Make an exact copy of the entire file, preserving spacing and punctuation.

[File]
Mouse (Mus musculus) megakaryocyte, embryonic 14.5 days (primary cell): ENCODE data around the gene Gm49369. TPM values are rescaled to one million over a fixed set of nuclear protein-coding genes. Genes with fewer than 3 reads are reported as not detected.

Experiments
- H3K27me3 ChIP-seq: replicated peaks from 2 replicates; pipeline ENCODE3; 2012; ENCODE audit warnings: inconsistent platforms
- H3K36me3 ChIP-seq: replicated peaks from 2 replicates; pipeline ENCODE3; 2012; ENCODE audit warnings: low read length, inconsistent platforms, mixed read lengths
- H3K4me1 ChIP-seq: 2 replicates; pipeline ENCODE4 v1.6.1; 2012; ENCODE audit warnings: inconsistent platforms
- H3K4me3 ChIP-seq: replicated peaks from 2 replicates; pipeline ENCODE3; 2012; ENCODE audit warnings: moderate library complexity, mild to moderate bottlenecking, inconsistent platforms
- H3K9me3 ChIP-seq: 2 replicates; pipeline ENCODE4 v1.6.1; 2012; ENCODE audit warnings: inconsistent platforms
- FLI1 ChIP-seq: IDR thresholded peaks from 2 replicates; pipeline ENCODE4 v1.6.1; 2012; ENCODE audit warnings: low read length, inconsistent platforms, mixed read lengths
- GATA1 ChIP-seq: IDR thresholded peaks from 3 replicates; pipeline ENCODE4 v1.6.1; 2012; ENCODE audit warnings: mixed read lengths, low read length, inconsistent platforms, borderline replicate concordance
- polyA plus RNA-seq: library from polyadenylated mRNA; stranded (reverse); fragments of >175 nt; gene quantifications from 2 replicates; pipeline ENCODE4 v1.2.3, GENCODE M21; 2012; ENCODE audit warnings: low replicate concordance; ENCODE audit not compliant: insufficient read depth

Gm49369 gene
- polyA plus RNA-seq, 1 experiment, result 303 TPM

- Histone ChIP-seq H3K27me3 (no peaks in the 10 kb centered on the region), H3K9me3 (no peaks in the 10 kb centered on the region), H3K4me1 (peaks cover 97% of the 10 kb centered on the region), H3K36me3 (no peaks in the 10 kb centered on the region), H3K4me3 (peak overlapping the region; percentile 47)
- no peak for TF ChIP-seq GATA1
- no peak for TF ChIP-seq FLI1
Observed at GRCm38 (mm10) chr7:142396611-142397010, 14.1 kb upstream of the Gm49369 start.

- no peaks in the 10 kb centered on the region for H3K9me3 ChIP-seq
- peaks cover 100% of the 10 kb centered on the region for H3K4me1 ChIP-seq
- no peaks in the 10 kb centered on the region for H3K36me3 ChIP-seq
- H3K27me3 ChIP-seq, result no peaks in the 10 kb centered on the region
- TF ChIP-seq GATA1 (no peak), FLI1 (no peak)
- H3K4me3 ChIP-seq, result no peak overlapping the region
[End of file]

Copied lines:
Mouse (Mus musculus) megakaryocyte, embryonic 14.5 days (primary cell): ENCODE data around the gene Gm49369. TPM values are rescaled to one million over a fixed set of nuclear protein-coding genes. Genes with fewer than 3 reads are reported as not detected.

Experiments
- H3K27me3 ChIP-seq: replicated peaks from 2 replicates; pipeline ENCODE3; 2012; ENCODE audit warnings: inconsistent platforms
- H3K36me3 ChIP-seq: replicated peaks from 2 replicates; pipeline ENCODE3; 2012; ENCODE audit warnings: low read length, inconsistent platforms, mixed read lengths
- H3K4me1 ChIP-seq: 2 replicates; pipeline ENCODE4 v1.6.1; 2012; ENCODE audit warnings: inconsistent platforms
- H3K4me3 ChIP-seq: replicated peaks from 2 replicates; pipeline ENCODE3; 2012; ENCODE audit warnings: moderate library complexity, mild to moderate bottlenecking, inconsistent platforms
- H3K9me3 ChIP-seq: 2 replicates; pipeline ENCODE4 v1.6.1; 2012; ENCODE audit warnings: inconsistent platforms
- FLI1 ChIP-seq: IDR thresholded peaks from 2 replicates; pipeline ENCODE4 v1.6.1; 2012; ENCODE audit warnings: low read length, inconsistent platforms, mixed read lengths
- GATA1 ChIP-seq: IDR thresholded peaks from 3 replicates; pipeline ENCODE4 v1.6.1; 2012; ENCODE audit warnings: mixed read lengths, low read length, inconsistent platforms, borderline replicate concordance
- polyA plus RNA-seq: library from polyadenylated mRNA; stranded (reverse); fragments of >175 nt; gene quantifications from 2 replicates; pipeline ENCODE4 v1.2.3, GENCODE M21; 2012; ENCODE audit warnings: low replicate concordance; ENCODE audit not compliant: insufficient read depth

Gm49369 gene
- polyA plus RNA-seq, 1 experiment, result 303 TPM

- Histone ChIP-seq H3K27me3 (no peaks in the 10 kb centered on the region), H3K9me3 (no peaks in the 10 kb centered on the region), H3K4me1 (peaks cover 97% of the 10 kb centered on the region), H3K36me3 (no peaks in the 10 kb centered on the region), H3K4me3 (peak overlapping the region; percentile 47)
- no peak for TF ChIP-seq GATA1
- no peak for TF ChIP-seq FLI1
Observed at GRCm38 (mm10) chr7:142396611-142397010, 14.1 kb upstream of the Gm49369 start.

- no peaks in the 10 kb centered on the region for H3K9me3 ChIP-seq
- peaks cover 100% of the 10 kb centered on the region for H3K4me1 ChIP-seq
- no peaks in the 10 kb centered on the region for H3K36me3 ChIP-seq
- H3K27me3 ChIP-seq, result no peaks in the 10 kb centered on the region
- TF ChIP-seq GATA1 (no peak), FLI1 (no peak)
- H3K4me3 ChIP-seq, result no peak overlapping the region